Financial statements of 2021

Financial statements of 2021

Veronika Žáčková
Financial statements of 2021
Preparation of financial statements is a legal obligation that companies must meet not only in the successful times but also in those challenging ones we are experiencing once again in 2021. How should the impacts of covid-19 be reflected in the financial statements and what should not be forgotten when preparing them for 2021?

An accounting entity that keeps accounting books is required to prepare financial statements. However, they must be prepared in different scope and extent, depending on the size of the company. The financial statements in full scope is obligatory for medium-sized and large accounting units as well as for small and micro accounting units subject to the statutory audit. Other entities are allowed to prepare financial statements in limited scope.

Each financial statements are an integral whole and must consist of at least a balance sheet, a profit and loss statement and an appendix that explains and supplements the information contained in the previous two statements. In order to comply with the full scope requirement, the cash flow statement, the statement of changes in equity and the annual report are also required.

What is the purpose of the financial statements?

The financial statements are one of the essential and comprehensive information about the company, which are available to a wide range of users from banks, investors to the tax administrator. Their aim is to provide information not only on the economic results for the relevant accounting period, but also on the state of assets and liabilities of the company. As stipulated by the law, the information in the financial statements must be reliable, comparable, understandable and shall be judged from the point of view of materiality.

What are the impacts of covid-19 on the financial statements?

The company should, either in the attachment or in the annual report for 2021, describe in detail the impact of the covid-19 pandemic on its economic situation, even if there have been no significant impacts on the company's operations and continuity.

The most common negative impacts of a pandemic, which must be described in the attachment, include:

  • production outages;
  • supply chain interruptions;
  • lack of personnel staff;
  • reduced sales, profits or productivity;
  • closures of facilities and shops;
  • delays in planned business expansions;
  • inability to obtain the necessary funds
  • increased volatility in the value of financial instruments;
  • accounting for subsidies and so-called antivirus programs;
  • creation of provisions, estimates, accruals, reserves;
  • performing analyses of overdue receivables and payables, planning and evaluating cash flow, checking the creditworthiness of clients;
  • reimbursement of costs incurred by employees on home-office;
  • impact and response to current events at the moment of preparation of financial statements as these are considered to be significant events subsequent to the balance sheet date.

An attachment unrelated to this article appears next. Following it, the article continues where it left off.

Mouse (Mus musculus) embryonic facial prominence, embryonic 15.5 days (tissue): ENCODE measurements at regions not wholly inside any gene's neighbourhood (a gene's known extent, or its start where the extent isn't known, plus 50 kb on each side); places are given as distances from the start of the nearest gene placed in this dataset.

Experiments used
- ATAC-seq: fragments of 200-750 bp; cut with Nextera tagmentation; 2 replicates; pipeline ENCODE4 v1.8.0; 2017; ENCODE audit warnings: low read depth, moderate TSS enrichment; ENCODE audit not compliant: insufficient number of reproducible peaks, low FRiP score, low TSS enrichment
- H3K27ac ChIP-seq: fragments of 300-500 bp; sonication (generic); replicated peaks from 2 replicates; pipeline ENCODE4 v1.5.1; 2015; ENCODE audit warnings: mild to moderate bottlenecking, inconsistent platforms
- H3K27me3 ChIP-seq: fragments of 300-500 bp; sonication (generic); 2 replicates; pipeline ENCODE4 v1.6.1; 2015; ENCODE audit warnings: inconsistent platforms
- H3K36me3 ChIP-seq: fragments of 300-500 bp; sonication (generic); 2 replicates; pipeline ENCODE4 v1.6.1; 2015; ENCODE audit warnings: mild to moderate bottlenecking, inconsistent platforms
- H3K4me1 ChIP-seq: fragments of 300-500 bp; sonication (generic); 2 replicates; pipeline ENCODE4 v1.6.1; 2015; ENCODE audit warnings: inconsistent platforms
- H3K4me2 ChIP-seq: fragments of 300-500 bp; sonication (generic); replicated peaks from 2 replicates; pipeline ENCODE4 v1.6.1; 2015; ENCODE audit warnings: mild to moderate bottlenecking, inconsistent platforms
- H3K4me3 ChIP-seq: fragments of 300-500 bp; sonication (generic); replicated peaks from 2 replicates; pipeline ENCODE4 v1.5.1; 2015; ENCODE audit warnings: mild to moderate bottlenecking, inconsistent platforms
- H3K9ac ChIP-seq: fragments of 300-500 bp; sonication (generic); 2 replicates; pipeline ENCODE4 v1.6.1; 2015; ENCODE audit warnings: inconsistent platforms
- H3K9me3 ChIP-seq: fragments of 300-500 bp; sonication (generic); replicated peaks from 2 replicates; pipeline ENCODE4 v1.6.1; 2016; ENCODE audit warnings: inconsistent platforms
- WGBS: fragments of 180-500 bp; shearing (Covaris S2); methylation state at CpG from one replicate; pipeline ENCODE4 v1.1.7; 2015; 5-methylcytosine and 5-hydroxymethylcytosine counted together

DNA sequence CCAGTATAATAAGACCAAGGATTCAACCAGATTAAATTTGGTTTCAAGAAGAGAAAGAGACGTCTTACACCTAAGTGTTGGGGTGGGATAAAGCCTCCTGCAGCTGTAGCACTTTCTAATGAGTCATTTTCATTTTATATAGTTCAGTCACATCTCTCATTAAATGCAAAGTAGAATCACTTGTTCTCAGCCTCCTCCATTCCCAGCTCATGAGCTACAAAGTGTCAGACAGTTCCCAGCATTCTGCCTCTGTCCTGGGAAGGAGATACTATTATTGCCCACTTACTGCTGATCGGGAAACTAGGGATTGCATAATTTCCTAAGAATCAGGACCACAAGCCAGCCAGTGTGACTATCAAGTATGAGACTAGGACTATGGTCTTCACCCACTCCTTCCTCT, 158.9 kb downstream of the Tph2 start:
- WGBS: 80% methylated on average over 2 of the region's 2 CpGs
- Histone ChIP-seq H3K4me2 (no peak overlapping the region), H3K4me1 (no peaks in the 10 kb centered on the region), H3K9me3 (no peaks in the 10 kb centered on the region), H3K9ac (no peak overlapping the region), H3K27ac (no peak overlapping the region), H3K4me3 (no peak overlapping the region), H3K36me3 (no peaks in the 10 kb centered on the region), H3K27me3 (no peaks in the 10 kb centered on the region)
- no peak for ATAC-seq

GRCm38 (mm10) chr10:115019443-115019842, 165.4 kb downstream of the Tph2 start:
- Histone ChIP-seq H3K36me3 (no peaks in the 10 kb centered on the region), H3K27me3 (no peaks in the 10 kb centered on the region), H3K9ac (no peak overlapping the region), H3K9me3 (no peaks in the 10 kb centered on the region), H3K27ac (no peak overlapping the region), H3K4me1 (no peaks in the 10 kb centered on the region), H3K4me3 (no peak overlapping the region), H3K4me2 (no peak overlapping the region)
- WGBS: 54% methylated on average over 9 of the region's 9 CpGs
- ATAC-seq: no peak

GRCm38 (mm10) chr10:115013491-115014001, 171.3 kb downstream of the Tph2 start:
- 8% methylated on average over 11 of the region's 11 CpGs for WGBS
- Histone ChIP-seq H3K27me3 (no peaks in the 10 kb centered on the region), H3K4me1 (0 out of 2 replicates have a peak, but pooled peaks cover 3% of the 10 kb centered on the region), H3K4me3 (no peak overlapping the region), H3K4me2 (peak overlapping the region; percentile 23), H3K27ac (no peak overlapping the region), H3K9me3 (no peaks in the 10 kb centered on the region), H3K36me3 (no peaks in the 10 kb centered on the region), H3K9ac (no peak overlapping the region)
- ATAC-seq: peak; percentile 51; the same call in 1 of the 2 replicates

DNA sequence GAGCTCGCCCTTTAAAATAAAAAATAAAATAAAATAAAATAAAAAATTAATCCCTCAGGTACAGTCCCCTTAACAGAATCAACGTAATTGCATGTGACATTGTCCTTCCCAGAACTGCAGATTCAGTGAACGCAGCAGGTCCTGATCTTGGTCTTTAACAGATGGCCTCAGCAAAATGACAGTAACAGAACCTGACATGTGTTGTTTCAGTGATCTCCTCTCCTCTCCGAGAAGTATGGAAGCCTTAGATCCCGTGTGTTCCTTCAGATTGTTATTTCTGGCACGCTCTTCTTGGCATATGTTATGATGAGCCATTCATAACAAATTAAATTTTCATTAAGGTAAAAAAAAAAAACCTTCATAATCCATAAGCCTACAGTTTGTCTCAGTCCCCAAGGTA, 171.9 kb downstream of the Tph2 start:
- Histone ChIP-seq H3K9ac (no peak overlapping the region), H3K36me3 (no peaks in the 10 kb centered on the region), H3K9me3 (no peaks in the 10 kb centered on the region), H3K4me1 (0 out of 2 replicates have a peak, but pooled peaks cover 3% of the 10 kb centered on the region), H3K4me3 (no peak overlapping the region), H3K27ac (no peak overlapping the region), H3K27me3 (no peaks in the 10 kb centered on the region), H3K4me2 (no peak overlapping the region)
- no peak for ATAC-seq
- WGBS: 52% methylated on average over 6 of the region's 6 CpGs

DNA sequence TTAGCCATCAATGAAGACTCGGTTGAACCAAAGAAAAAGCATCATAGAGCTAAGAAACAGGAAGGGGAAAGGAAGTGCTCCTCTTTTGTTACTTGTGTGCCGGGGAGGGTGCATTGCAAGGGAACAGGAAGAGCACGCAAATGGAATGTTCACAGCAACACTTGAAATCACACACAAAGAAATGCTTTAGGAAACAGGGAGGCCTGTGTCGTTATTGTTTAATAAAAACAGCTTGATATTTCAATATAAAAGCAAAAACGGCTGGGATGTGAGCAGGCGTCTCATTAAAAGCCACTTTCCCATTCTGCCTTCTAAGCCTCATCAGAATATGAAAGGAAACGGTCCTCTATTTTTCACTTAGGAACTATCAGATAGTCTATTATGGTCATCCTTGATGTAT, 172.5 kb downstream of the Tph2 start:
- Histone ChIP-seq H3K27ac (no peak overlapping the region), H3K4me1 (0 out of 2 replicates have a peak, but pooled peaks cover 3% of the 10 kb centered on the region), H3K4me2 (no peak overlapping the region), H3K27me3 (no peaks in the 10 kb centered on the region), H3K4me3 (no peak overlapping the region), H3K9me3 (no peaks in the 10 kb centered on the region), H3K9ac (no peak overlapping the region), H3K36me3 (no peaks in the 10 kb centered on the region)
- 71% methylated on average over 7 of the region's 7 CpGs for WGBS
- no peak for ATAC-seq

How to prepare financial statements correctly?

An important vanguard of the financial statements preparation is the inventory. It ascertains the actual balances of assets and liabilities and records them in the inventory reports. All components of assets and liabilities are subject to inventory.

Accounting units may commence the inventory not earlier than four months before the balance sheet date and complete the inventory no later than two months after the balance sheet date.

Inventory can be physical – determining the actual balance of assets by counting, measuring and weighing (i.e. stocks and cash in the till). Based on the findings is prepared the physical inventory list. Identified inventory differences, i.e. surpluses and shortages, are recorded by the accounting entities to the accounting period for which the inventory verifies the state of the assets.

Further, the documentary inventory is used to find out the actual state of assets and liabilities for which physical inventory cannot be performed, such as receivables and payables. The actual state shall be ascertained on the basis of primary documents and by preparing schedules of the individual components of assets and liabilities.

Confirmation letters are an important tool for reconciling the state of receivables and payables at the balance sheet date. According to Section 29 (3) of Act 563/1991 Coll., on accounting, accounting entities are required to prove that an inventory of all assets and liabilities has been performed for a period of 5 following years after; failure to comply with the law may result in penalty up to 3 or even 6% of the sum of the balance sheet at gross value. Inventory reports must be signed by the responsible persons.

The financial statements also include a final review of accounting books and recording of specific cases as of the balance sheet date. The most common closing operations are:

  • Depreciation of fixed assets - the value of the asset is not reflected in the costs as a one-off acquisition and is gradually reflected in the form of depreciation.
  • Provisions - temporary decrease in the value of assets is expressed through provisions whose creation is based on the principle of precaution. Provisions may also be made for expected credit losses.
  • Accruals, estimates, reserves - accounting for these items fulfils the accrual principle of accounting. Thus, it is necessary to account for costs and incomes in the period to which they are materially and temporally related. Consideration should be given to making reserves for unfavourable contracts and for restructuring the company if it is at risk of bankruptcy.